Seeing Red

The Chic Charnley Story
by Chic Charnley with Alex Gordon
Black & White, £14.99
Reviewed by Chris Fyfe
From WSC 281 July 2010

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One match can define a player's career: Archie Gemmill's goal against the Netherlands; Diego Maradona's Hand of God; Eric Cantona's karate kick. It was Chic Charnley's acclaimed guest appearance for his beloved Celtic against Man Utd in Mark Hughes's 1994 testimonial that summed him up.

Seeing Red reflects a lot on how much better Charnley could have done. As he says himself he won "fuck all" – except for one Glasgow Cup – in over 20 years. When playing for Hibs near the end of his career the calls for him to be capped were not so outlandish. But not signing for Celtic after that appearance at Old Trafford shows his failed potential.

Despite an irritating writing style that rambles somewhere between Dictaphone and saloon bar bore, Seeing Red is a reasonably interesting and entertaining account of every level in Scottish football, with trips to Ireland, Bolton and Sweden along the way. Fundamentally it is an informative account of the reality of being talented with a temper problem. The bulk of Charnley's career was spent under John Lambie, at Partick Thistle and Hamilton Accies, and the best insights come from that era, whether witnessing Lambie strangle a pigeon in the dressing room or the inside story of being attacked by assailants wielding swords during training.

The 17 red cards he saw brought him infamy, and a useful book title. Charnley is reasonably frank about his disciplinary problem: knocking out a team-mate and throwing his boots at the manager during his first spell at St Mirren; punching the assistant manager at Clydebank and the manager at Hamilton; hitting a team-mate at Dundee. At least most of his red cards were for punching his opponents, although he admits deep shame about his dismissal for spitting on an opponent during his second spell for St Mirren.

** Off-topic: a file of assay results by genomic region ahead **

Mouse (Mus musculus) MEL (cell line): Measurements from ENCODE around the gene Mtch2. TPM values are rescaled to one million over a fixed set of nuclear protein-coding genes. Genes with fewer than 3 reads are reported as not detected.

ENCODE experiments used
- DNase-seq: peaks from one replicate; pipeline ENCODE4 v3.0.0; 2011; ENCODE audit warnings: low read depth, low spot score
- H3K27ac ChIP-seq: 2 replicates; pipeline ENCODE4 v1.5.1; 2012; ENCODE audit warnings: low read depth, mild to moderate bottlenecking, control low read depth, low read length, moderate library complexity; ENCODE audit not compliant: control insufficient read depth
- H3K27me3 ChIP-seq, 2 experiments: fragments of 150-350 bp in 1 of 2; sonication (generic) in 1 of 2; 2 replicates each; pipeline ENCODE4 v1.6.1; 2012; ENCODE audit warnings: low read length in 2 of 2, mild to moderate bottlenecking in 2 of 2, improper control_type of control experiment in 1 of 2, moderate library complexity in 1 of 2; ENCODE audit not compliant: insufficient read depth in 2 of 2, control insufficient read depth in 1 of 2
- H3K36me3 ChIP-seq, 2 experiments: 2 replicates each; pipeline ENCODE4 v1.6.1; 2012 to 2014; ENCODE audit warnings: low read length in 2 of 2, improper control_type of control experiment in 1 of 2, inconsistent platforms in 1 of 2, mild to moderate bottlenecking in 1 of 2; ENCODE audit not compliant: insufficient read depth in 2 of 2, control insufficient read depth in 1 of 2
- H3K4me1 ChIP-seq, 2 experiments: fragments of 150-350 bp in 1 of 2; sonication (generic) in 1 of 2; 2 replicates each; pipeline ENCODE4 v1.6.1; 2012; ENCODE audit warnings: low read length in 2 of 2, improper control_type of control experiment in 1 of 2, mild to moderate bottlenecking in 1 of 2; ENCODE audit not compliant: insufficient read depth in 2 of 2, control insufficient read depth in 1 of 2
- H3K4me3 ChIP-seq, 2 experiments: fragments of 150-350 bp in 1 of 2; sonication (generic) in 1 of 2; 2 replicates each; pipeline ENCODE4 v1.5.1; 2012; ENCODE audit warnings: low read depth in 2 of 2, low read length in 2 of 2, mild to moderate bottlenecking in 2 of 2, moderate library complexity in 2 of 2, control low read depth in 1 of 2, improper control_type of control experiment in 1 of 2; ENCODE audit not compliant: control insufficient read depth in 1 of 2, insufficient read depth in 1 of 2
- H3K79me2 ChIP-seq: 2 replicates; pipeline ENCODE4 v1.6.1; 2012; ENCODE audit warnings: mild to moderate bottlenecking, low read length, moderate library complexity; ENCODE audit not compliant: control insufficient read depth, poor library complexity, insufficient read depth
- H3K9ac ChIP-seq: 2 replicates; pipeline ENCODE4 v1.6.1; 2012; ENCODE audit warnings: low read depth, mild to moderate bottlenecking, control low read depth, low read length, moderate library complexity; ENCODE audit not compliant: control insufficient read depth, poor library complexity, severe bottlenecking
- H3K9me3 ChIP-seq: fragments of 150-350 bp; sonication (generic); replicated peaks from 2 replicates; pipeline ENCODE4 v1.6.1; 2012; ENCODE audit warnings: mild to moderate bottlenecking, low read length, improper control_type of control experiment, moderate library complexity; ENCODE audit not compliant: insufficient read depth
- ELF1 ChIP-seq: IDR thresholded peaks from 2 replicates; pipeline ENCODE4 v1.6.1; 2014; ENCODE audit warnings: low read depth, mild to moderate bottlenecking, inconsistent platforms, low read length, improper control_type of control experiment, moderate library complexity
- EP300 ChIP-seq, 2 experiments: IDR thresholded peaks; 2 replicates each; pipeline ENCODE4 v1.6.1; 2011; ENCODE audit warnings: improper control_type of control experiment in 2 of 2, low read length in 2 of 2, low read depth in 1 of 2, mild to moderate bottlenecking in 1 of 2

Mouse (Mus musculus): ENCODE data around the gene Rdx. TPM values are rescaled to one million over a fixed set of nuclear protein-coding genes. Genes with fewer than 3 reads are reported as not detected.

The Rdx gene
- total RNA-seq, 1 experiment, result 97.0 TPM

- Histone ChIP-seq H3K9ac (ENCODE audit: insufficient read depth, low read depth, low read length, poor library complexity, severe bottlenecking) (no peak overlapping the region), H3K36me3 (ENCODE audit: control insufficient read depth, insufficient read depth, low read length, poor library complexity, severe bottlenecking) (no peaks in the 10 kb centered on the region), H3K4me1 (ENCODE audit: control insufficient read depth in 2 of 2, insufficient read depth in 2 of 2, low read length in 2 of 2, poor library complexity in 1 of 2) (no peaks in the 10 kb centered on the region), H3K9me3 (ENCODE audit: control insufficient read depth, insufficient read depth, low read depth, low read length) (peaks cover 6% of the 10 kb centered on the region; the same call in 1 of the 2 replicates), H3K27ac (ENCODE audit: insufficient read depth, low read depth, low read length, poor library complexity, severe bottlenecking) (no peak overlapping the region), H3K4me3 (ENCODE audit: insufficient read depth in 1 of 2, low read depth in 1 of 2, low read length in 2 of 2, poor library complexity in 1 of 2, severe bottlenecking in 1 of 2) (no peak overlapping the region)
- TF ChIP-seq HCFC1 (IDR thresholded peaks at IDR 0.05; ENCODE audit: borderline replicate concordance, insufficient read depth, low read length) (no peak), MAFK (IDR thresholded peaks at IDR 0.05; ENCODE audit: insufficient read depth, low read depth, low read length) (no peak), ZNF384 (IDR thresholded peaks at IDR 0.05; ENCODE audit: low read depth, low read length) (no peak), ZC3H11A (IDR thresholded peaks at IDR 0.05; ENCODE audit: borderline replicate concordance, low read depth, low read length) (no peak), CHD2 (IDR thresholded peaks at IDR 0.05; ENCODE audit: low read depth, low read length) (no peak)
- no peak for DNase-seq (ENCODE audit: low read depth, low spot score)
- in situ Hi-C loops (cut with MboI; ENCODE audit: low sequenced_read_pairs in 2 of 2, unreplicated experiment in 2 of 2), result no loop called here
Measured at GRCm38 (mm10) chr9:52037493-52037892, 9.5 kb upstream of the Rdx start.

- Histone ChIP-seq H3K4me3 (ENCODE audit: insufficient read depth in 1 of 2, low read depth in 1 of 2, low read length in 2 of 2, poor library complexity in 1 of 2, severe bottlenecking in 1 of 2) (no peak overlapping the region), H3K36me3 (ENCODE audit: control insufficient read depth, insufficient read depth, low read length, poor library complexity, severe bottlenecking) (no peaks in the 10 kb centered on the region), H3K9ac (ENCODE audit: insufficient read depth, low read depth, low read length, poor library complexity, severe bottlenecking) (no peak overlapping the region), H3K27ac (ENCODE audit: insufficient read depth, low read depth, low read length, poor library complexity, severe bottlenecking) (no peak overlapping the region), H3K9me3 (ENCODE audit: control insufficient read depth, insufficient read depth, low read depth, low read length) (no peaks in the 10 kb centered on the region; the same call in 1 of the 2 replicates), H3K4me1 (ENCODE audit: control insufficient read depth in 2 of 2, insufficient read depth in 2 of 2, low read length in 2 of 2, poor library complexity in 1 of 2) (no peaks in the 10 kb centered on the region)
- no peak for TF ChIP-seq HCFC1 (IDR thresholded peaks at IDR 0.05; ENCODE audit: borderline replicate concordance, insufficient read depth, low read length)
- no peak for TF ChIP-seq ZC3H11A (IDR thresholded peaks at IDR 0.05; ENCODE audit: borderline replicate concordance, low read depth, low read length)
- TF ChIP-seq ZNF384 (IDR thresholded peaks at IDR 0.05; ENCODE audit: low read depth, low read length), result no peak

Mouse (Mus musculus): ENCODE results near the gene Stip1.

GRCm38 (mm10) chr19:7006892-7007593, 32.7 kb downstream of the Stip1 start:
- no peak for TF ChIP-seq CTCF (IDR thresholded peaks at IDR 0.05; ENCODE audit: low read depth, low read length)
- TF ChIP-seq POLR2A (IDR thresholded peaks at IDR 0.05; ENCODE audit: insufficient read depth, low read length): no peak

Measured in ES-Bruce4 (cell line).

Seeing Red has some dull space fillers: the usual lists of the best players Charnley has played with plus more eventful sections on the dedicated bevviers he has drunk with and the hardest footballers he played with. One sour note is Charnley's disdain for Alex McLeish, who released him from Hibs. Jim Duffy, the previous manager, was a friend of Charnley who turned a blind eye to him missing Monday training with a hangover. Despite McLeish managing Birmingham City (ninth in the Premier League) and Duffy in charge at Brechin City (fourth in Scottish Division Two), Charnley describes McLeish as "lucky".

For those of us who watched Chic in his element, whether sending a 70-yard pass to set up a goal, scoring from 60 yards out or being suspended yet again after a petulant foul, Seeing Red at its best reminds us of a talent we only saw because he was too daft to play at the level he ought to have. His story is special because he was a big fish in a small pond. If he had reached his potential there would be less of a story to tell.

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